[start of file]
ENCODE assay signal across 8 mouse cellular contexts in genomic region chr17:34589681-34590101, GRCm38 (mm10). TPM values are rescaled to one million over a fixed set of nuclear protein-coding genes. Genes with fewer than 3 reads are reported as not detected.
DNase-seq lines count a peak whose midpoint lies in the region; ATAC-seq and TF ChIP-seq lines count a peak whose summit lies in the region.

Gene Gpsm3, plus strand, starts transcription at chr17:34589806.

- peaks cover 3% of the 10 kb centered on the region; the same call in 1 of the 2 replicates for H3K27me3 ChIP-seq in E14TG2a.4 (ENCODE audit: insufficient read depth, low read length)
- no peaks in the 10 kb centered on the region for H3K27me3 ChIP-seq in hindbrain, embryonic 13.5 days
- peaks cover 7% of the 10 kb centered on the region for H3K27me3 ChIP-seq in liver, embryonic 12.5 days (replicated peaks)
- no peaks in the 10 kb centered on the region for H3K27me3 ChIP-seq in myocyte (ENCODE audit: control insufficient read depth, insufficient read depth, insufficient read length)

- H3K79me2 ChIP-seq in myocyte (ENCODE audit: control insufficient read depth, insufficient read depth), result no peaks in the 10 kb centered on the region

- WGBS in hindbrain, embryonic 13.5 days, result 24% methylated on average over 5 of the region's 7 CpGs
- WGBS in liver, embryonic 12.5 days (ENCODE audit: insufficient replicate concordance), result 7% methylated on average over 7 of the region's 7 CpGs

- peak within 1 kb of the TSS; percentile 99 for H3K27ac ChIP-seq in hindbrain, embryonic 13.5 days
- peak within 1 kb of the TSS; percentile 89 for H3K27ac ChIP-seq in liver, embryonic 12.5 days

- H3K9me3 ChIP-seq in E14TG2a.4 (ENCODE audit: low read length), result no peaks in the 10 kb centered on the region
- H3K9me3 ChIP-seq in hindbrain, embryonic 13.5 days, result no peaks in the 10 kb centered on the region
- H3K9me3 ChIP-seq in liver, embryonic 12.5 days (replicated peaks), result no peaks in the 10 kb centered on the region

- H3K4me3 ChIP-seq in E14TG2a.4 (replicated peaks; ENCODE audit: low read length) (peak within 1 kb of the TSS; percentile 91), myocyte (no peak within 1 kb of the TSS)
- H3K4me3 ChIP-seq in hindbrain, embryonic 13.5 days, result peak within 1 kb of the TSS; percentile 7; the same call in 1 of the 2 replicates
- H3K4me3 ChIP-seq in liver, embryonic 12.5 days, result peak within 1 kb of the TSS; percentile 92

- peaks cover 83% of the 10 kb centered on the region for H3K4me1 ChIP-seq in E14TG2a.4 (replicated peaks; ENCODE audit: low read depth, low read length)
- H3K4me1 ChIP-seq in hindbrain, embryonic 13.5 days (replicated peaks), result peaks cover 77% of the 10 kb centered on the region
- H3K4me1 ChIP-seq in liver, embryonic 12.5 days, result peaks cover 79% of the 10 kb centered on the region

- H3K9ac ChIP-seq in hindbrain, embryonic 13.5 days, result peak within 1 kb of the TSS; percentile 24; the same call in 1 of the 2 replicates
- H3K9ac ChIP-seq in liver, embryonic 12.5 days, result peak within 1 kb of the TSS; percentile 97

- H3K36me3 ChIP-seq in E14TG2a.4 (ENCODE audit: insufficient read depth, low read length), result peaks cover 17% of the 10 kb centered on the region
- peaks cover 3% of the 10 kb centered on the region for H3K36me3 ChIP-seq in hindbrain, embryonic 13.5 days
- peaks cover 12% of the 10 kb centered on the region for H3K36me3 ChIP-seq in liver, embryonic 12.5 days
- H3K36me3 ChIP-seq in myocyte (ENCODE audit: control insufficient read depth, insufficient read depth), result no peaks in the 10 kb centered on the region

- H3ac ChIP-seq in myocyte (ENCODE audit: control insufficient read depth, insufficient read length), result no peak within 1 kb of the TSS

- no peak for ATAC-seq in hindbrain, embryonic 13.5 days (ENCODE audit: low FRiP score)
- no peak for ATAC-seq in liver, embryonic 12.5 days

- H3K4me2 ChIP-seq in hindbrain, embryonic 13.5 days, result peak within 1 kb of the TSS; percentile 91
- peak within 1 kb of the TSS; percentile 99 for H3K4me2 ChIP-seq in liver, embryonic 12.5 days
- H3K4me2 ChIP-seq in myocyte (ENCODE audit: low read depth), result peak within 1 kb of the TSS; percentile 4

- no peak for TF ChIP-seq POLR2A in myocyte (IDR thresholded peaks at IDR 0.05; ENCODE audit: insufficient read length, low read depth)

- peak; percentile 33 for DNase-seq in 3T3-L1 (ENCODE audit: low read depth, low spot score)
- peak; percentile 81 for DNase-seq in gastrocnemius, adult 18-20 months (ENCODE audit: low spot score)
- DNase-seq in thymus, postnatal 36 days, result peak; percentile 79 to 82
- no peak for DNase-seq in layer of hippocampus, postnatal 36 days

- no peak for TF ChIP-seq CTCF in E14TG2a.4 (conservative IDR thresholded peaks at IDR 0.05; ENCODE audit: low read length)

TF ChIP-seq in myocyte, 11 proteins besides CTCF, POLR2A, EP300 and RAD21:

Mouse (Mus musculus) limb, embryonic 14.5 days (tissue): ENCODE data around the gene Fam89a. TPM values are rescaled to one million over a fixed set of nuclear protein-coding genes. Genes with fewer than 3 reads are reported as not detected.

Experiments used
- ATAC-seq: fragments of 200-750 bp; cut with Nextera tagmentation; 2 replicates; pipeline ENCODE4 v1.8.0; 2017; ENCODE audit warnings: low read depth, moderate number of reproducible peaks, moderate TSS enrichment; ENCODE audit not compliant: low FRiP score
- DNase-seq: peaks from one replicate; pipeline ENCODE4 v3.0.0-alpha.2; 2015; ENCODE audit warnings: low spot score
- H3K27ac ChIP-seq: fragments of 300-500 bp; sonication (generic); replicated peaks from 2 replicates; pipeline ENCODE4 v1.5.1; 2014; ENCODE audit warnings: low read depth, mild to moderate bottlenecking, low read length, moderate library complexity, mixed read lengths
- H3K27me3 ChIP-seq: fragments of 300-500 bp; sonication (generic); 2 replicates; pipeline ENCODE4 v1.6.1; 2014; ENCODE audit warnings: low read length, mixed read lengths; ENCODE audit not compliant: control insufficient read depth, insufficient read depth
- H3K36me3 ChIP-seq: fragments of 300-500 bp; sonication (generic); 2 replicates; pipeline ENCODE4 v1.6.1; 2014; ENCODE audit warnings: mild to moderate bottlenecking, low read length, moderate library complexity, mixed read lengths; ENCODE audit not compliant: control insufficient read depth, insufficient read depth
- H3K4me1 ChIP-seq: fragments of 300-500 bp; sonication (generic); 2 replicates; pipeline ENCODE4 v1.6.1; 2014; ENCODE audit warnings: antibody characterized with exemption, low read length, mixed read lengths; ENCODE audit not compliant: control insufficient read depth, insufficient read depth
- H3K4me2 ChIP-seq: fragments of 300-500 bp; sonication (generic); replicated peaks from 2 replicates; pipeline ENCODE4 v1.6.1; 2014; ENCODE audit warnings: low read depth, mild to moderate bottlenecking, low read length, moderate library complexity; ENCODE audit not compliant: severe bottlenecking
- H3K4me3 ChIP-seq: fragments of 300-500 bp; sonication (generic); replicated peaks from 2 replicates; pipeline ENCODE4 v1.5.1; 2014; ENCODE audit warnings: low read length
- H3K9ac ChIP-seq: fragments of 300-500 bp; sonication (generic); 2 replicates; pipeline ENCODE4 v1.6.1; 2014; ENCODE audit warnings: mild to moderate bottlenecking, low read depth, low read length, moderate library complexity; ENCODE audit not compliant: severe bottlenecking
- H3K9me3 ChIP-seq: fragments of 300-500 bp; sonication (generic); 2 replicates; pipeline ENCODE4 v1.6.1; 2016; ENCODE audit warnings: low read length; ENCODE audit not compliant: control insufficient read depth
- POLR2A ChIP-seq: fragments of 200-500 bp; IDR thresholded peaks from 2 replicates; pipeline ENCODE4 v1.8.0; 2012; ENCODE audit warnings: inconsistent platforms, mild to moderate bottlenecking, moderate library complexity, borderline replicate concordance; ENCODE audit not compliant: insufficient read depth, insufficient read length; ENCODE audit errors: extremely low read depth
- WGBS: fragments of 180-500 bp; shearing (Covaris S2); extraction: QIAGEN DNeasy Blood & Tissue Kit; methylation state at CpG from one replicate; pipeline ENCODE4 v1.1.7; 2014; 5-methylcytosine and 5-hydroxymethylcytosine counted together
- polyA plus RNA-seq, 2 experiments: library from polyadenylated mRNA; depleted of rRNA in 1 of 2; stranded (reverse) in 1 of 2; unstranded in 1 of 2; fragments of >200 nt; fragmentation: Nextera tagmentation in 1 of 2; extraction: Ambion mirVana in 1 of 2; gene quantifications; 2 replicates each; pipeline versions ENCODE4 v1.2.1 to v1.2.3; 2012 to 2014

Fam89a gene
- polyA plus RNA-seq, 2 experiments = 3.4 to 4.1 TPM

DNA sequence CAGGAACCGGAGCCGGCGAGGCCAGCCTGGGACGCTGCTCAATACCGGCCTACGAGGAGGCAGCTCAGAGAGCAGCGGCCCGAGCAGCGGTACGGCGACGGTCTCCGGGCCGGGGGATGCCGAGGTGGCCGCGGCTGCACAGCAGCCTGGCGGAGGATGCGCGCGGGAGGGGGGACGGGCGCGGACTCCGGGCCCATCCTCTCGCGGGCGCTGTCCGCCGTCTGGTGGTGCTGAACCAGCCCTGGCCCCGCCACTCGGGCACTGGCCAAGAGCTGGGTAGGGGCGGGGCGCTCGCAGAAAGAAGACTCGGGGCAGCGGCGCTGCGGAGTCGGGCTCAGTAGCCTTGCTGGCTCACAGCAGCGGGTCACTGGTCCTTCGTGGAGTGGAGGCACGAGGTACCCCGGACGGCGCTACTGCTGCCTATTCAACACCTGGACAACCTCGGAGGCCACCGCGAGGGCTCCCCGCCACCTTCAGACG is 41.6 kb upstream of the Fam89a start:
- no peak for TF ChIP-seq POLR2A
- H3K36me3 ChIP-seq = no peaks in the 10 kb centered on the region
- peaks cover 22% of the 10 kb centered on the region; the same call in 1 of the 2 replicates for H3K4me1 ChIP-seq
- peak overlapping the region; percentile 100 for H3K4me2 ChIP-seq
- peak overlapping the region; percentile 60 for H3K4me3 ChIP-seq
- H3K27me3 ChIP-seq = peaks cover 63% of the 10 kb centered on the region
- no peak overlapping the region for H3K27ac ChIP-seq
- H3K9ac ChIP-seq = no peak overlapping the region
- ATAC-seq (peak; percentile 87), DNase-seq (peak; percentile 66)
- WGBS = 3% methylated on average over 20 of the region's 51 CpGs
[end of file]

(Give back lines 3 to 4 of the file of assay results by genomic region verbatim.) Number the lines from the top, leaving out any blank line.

Gene Gpsm3, plus strand, starts transcription at chr17:34589806.

- peaks cover 3% of the 10 kb centered on the region; the same call in 1 of the 2 replicates for H3K27me3 ChIP-seq in E14TG2a.4 (ENCODE audit: insufficient read depth, low read length)